Thoughts, suggestions, insights and advice requested.

Fummus
So, looking at ways to get my middle child and me out on the water. I have experience paddling pontoons on creeks and rivers, but don't thing pontoon is the way I want to go. Wanting something that will fit both of us (kids 6'4" and 250lbs, and I'm 6' 1" or so and well a bit heavier than him), and is man portable once we get to fishing area. As for uses, mostly ponds and lakes, with occasional trips to the coast for bay fishing for rock fish. Not as brave as Roger, so don't expect to be out in open ocean slaying halibuts and leviathans. I've been researching SOT tandem fishing kayaks and really thinking that's the way I want to go. Paddle should be fine to start as long as we don't have a double hook up, since one can paddle while the other lands fish. In the even of a double hook up...fire up the camera, should be a show. Was thinking rigid hull and either load on top of the explorer or use a trailer if needed, but have also seen some inflatables that seem as though they might be doable (shrug). Really like the idea of tandem, but maybe there are advantages to two singles that I'm not seeing yet?? Anywho, I'm going to keep on checking NorthWest Kayak anglers web sight, but wanted to ask you fine folks your thoughts as well. Heck, maybe there's some other option than kayaks that would be a better fit. Like I said, just looking for suggestions thoughts advise etc. Thanks in advance.
Oh, one last thing, budget wise, not made of money so as much as I'd like to get a pair of Hobies like Roger uses, way out of my price range at this point.
 
Snopro
Came across this today. You can probably do better. Duo SOT

Some people enjoy doubling up on a kayak, but I think most people prefer singles.
 
DOKF
My boy (6'4" 180#) and I (5'6" 170 #) do well in a 10' Aluminium canoe. Easy to get into most lakes and ponds, but not something I'd be out in the skookumchuck in.

We have navigated some choppy waters on Hagg Lake , Timothy Lake and others, but do tend to stay in smaller lakes when the wind is likely.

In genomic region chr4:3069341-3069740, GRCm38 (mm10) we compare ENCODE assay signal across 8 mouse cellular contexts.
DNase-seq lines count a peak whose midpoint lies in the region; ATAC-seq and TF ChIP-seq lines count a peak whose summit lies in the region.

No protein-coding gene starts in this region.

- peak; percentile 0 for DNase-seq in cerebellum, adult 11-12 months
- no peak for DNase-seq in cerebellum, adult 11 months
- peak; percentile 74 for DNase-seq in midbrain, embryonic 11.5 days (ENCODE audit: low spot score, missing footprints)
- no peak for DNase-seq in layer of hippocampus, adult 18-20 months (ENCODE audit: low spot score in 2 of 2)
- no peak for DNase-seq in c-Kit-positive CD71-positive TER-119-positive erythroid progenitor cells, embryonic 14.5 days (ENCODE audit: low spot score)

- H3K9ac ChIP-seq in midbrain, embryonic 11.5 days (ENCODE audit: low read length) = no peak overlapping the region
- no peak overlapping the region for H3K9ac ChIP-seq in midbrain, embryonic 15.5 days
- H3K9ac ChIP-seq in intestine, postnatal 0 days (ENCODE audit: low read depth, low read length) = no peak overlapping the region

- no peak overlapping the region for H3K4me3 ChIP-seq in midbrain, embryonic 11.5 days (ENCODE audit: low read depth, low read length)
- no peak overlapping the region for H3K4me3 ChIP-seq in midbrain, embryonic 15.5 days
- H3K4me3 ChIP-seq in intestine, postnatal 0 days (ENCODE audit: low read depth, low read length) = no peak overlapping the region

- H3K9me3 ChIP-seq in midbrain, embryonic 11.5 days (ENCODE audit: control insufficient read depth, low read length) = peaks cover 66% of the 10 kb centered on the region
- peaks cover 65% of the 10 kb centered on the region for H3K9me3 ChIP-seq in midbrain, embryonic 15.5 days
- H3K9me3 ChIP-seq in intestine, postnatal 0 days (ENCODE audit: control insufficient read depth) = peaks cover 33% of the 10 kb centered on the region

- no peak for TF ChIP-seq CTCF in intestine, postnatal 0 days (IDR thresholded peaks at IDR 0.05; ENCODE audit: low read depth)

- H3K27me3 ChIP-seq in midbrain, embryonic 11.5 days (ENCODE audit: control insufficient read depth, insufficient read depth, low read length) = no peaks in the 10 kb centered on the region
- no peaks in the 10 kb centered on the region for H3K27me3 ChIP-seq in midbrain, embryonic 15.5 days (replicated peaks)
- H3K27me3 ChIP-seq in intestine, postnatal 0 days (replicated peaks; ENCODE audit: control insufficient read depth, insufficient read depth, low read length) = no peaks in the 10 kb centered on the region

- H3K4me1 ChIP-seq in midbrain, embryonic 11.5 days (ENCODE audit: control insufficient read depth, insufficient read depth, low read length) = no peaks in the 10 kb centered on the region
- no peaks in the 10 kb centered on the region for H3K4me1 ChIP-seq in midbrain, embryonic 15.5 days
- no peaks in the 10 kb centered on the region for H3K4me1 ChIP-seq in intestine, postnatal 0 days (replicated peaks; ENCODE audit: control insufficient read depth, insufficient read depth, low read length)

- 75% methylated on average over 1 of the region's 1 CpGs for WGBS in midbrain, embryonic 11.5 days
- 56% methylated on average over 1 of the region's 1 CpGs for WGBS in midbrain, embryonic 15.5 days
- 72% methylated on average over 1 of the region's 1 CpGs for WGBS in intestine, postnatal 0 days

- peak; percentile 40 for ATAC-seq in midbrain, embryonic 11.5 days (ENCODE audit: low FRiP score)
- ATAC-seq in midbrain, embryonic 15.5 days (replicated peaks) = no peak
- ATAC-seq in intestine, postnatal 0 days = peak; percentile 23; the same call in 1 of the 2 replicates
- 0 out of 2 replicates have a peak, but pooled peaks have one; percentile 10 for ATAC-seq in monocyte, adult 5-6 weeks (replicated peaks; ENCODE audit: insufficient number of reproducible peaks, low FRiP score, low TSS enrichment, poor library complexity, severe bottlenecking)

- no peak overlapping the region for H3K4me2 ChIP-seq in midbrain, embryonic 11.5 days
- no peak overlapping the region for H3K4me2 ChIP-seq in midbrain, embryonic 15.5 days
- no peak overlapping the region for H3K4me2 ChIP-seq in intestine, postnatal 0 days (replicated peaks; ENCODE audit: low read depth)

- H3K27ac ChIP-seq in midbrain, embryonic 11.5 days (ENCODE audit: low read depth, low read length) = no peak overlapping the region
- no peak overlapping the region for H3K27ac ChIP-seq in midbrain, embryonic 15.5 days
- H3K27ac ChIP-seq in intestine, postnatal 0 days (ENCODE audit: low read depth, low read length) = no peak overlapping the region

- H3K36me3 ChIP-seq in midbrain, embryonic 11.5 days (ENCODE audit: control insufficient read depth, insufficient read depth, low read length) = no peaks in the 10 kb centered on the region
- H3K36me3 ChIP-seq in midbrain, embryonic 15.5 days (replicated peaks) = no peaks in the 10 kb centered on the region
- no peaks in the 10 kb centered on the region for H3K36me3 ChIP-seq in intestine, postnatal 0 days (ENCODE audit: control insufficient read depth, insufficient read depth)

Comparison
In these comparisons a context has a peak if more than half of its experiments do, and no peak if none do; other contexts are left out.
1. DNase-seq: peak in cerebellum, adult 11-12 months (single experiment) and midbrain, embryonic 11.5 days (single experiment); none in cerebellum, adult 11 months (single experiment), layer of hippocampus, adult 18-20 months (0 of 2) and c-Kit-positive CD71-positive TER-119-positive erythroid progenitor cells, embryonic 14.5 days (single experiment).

Prime bonding time with the wee one.
 
Fummus
Thanks for the replies. Agree a canoe would work well if lakes and ponds, but not so much for rockfish in the bays. Was looking at a lifetime kayak from tractor supply for around $800.00, but it's only a single and I don't know much about the brand or company. As for tandem, no real clue what brands or models to be looking at. Northwest Kayak Anglers page has several post mentioning the advantages of test paddling before buying, but don't know of any place in southern Oregon that offers that service. Was also wondering if anyone had experience or thoughts on rowing kits for kayaks.
 
NKlamerus
Fummus said:
Thanks for the replies. Agree a canoe would work well if lakes and ponds, but not so much for rockfish in the bays. Was looking at a lifetime kayak from tractor supply for around $800.00, but it's only a single and I don't know much about the brand or company. As for tandem, no real clue what brands or models to be looking at. Northwest Kayak Anglers page has several post mentioning the advantages of test paddling before buying, but don't know of any place in southern Oregon that offers that service. Was also wondering if anyone had experience or thoughts on rowing kits for kayaks.
800$??? Whatever you do, don't buy that. Not sure if that's tractor supply mark up or what

You could buy decent canoe for 3-400$ easily on marketplace.

How about a ganoe, or flat back canoe, options open up to a small gas or electric motor. For heavier water there are some nice pontoon kits available
 
rogerdodger
my 'big picture' advice is consistently this: if you intend to go on big lakes/tidewater/saltwater, you want a self draining boat so that you can self recover in any conditions you intend to be out in.

A canoe or SINK (Sit-IN-Kayak, non-draining) might be recoverable in fairly calm conditions but no thanks on big water.

And absolutely do some self recovery practice so that you have an approach that worked for you. Confidence that you can flip the boat and get back on while you have enough strength/energy is the key. cheers, roger
 
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